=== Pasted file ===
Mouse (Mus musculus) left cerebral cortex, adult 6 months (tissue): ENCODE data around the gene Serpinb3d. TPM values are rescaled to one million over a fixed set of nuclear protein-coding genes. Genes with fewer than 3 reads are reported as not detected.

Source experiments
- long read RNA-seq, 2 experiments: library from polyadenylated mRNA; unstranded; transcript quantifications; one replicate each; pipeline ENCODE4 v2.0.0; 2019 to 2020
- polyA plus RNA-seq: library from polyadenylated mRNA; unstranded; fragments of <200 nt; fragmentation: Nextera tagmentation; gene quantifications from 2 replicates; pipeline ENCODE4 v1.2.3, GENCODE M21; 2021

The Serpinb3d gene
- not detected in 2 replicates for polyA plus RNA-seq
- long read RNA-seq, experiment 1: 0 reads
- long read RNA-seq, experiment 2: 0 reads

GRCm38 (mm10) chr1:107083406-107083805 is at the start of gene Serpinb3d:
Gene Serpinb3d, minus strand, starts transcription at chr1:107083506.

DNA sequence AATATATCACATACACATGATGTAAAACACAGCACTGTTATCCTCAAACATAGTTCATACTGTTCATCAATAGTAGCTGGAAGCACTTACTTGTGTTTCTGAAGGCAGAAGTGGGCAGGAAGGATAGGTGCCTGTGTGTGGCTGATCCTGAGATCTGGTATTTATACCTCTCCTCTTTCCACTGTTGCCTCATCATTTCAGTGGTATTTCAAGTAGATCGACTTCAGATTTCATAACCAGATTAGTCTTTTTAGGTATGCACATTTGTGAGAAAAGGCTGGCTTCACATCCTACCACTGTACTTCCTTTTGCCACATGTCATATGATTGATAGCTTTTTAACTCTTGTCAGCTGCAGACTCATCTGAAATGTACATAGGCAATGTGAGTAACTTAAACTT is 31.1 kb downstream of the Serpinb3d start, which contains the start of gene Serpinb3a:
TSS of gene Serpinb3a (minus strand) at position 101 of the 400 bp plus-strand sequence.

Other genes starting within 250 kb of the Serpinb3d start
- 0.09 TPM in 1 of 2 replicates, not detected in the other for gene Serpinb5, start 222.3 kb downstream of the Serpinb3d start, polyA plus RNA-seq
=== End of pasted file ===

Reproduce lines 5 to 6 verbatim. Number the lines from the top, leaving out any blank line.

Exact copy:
The Serpinb3d gene
- not detected in 2 replicates for polyA plus RNA-seq